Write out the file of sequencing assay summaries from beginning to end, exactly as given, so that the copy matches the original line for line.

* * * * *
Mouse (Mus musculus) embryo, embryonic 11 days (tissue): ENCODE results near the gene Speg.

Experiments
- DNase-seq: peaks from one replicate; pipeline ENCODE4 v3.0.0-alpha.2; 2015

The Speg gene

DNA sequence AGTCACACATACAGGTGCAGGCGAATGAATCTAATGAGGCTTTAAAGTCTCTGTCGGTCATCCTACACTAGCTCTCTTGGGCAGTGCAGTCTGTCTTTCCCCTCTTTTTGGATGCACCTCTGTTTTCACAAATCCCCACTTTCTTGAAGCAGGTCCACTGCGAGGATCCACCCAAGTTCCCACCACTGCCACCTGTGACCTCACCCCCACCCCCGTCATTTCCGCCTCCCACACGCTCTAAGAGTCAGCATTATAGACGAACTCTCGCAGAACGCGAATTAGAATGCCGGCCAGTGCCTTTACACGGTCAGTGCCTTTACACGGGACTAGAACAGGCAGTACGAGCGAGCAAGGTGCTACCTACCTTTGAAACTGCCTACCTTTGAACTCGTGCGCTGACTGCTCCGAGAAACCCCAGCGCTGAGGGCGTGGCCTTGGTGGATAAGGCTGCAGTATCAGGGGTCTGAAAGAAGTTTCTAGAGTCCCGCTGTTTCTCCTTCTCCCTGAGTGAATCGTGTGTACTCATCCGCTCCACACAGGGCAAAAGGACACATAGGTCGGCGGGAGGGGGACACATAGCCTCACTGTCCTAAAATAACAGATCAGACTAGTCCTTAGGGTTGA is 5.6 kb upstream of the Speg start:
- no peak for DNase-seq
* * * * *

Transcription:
Mouse (Mus musculus) embryo, embryonic 11 days (tissue): ENCODE results near the gene Speg.

Experiments
- DNase-seq: peaks from one replicate; pipeline ENCODE4 v3.0.0-alpha.2; 2015

The Speg gene

DNA sequence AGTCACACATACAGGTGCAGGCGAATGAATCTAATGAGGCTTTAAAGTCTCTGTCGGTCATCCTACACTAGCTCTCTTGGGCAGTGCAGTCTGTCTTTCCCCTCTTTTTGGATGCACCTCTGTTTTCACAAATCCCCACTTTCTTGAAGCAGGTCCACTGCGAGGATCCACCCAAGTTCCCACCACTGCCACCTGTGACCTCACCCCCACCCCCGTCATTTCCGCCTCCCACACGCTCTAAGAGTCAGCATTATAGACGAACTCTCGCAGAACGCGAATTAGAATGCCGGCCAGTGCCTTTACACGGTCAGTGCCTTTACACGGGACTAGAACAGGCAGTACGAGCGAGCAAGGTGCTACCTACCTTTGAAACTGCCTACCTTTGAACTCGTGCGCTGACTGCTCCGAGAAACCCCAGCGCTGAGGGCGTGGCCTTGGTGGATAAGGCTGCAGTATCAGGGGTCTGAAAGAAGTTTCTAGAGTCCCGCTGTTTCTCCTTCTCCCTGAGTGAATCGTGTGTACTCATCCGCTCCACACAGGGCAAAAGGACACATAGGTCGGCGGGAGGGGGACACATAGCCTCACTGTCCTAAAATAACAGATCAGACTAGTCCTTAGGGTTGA is 5.6 kb upstream of the Speg start:
- no peak for DNase-seq